199C<Time::HiRes::clock_nanosleep()>.
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200
201Do not expect usleep() to be exact down to one microsecond.
202
203=item nanosleep ( $nanoseconds )
204
205Sleeps for the number of nanoseconds (1e9ths of a second) specified.
206Returns the number of nanoseconds actually slept (accurate only to
207microseconds, the nearest thousand of them). Can sleep for more than
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208one second. Can also sleep for zero seconds, which often works like
209a I<thread yield>. See also C<Time::HiRes::sleep()>,
170c5524 210C<Time::HiRes::usleep()>, and C<Time::HiRes::clock_nanosleep()>.
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211
212Do not expect nanosleep() to be exact down to one nanosecond.
213Getting even accuracy of one thousand nanoseconds is good.
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214
215=item ualarm ( $useconds [, $interval_useconds ] )
216
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217Issues a C<ualarm> call; the C<$interval_useconds> is optional and
218will be zero if unspecified, resulting in C<alarm>-like behaviour.
dcf686c9 219
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220Returns the remaining time in the alarm in microseconds, or C<undef>
221if an error occurred.
222
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223ualarm(0) will cancel an outstanding ualarm().
224
993164ab 225Note that the interaction between alarms and sleeps is unspecified.
64a7a97c 226
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227=item tv_interval
228
0be47ac6 229tv_interval ( $ref_to_gettimeofday [, $ref_to_later_gettimeofday] )
dcf686c9 230
f7916ddb 231Returns the floating seconds between the two times, which should have
6937b144 232been returned by C<gettimeofday()>. If the second argument is omitted,
f7916ddb 233then the current time is used.
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234
235=item time ()
236
f7916ddb 237Returns a floating seconds since the epoch. This function can be
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238imported, resulting in a nice drop-in replacement for the C<time>
239provided with core Perl; see the L</EXAMPLES> below.
dcf686c9 240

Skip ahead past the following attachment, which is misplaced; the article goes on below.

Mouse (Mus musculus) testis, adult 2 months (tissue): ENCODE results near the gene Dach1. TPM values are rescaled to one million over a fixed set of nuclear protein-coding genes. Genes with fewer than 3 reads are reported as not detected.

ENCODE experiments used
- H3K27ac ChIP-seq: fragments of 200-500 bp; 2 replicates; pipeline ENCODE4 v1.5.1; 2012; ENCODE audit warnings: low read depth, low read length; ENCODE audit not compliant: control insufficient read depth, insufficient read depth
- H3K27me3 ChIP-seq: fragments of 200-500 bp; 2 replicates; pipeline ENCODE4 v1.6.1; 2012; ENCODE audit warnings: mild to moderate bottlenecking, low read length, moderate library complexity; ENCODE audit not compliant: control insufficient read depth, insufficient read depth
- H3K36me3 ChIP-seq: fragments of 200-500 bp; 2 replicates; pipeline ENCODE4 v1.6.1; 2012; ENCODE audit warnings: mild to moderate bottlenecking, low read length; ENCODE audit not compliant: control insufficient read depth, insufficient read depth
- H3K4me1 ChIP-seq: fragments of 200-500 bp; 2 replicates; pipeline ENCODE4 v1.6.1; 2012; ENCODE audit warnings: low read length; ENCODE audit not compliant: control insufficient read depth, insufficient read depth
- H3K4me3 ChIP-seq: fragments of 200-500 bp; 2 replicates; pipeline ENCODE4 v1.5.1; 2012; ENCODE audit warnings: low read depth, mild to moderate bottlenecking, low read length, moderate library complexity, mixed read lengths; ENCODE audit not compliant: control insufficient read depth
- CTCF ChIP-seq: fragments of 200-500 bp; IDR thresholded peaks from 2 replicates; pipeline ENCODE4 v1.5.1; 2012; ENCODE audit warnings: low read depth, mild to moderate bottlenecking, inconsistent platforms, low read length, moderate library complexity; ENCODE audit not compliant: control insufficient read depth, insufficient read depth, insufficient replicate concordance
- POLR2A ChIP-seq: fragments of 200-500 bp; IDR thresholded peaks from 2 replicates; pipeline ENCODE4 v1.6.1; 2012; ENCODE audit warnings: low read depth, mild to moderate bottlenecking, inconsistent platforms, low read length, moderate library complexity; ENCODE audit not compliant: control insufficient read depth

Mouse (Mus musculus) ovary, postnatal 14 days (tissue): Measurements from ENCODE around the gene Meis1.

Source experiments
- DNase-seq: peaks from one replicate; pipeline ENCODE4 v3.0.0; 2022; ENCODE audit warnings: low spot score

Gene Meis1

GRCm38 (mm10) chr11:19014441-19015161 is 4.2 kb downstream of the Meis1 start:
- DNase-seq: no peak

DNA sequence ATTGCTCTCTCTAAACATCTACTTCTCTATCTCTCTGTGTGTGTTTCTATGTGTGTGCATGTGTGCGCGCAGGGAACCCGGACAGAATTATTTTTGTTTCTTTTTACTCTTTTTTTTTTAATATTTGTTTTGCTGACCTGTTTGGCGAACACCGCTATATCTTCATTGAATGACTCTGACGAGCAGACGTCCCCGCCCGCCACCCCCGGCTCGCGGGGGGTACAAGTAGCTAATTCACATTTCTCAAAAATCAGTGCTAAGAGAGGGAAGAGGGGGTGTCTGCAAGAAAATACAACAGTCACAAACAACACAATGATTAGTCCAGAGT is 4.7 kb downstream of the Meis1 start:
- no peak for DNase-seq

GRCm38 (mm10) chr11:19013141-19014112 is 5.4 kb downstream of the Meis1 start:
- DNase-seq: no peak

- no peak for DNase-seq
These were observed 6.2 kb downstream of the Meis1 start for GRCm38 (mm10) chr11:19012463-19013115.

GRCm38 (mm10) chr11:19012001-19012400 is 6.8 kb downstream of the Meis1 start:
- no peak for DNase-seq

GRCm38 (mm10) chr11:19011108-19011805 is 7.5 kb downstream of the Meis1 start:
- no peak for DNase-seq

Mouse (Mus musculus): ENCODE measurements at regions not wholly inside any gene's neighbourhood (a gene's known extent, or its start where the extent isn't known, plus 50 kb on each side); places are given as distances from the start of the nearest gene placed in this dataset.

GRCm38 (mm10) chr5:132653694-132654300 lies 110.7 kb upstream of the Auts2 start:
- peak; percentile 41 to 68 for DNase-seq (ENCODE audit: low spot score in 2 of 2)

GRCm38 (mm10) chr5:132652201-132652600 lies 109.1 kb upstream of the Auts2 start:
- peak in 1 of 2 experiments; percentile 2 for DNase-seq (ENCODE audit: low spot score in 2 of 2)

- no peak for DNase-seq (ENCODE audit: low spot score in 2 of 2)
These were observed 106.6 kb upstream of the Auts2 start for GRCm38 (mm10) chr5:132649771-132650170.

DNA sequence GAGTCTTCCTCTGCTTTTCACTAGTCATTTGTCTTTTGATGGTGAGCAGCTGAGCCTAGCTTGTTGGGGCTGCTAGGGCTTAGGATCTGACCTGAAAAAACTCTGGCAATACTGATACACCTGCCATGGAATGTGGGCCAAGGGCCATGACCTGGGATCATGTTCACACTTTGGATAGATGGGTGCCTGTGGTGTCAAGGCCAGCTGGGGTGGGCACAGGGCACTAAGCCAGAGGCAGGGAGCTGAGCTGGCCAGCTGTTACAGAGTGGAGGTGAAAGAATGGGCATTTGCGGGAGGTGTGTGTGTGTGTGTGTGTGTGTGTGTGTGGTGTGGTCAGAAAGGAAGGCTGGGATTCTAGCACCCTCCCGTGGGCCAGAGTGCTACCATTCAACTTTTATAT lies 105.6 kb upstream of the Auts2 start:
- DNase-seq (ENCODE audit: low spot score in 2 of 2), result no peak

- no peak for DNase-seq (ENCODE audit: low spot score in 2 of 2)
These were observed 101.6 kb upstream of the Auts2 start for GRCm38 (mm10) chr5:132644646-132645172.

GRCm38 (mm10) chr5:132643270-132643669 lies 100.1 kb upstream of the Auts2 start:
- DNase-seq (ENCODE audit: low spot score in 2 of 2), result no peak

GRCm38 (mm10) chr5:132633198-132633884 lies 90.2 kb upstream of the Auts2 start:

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241B<NOTE 1>: This higher resolution timer can return values either less
242or more than the core C<time()>, depending on whether your platform
243rounds the higher resolution timer values up, down, or to the nearest second
244to get the core C<time()>, but naturally the difference should be never
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245more than half a second. See also L</clock_getres>, if available
246in your system.
f7916ddb 247
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248B<NOTE 2>: Since Sunday, September 9th, 2001 at 01:46:40 AM GMT, when
249the C<time()> seconds since epoch rolled over to 1_000_000_000, the
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250default floating point format of Perl and the seconds since epoch have
251conspired to produce an apparent bug: if you print the value of
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252C<Time::HiRes::time()> you seem to be getting only five decimals, not
253six as promised (microseconds). Not to worry, the microseconds are
64a7a97c 254there (assuming your platform supports such granularity in the first
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255place). What is going on is that the default floating point format of
256Perl only outputs 15 digits. In this case that means ten digits
257before the decimal separator and five after. To see the microseconds
258you can use either C<printf>/C<sprintf> with C<"%.6f">, or the
259C<gettimeofday()> function in list context, which will give you the
260seconds and microseconds as two separate values.
389199d8 261
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262=item sleep ( $floating_seconds )
263
f7916ddb 264Sleeps for the specified amount of seconds. Returns the number of
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265seconds actually slept (a floating point value). This function can
266be imported, resulting in a nice drop-in replacement for the C<sleep>
6937b144 267provided with perl, see the L</EXAMPLES> below.
dcf686c9 268
993164ab 269Note that the interaction between alarms and sleeps is unspecified.
64a7a97c 270
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271=item alarm ( $floating_seconds [, $interval_floating_seconds ] )
272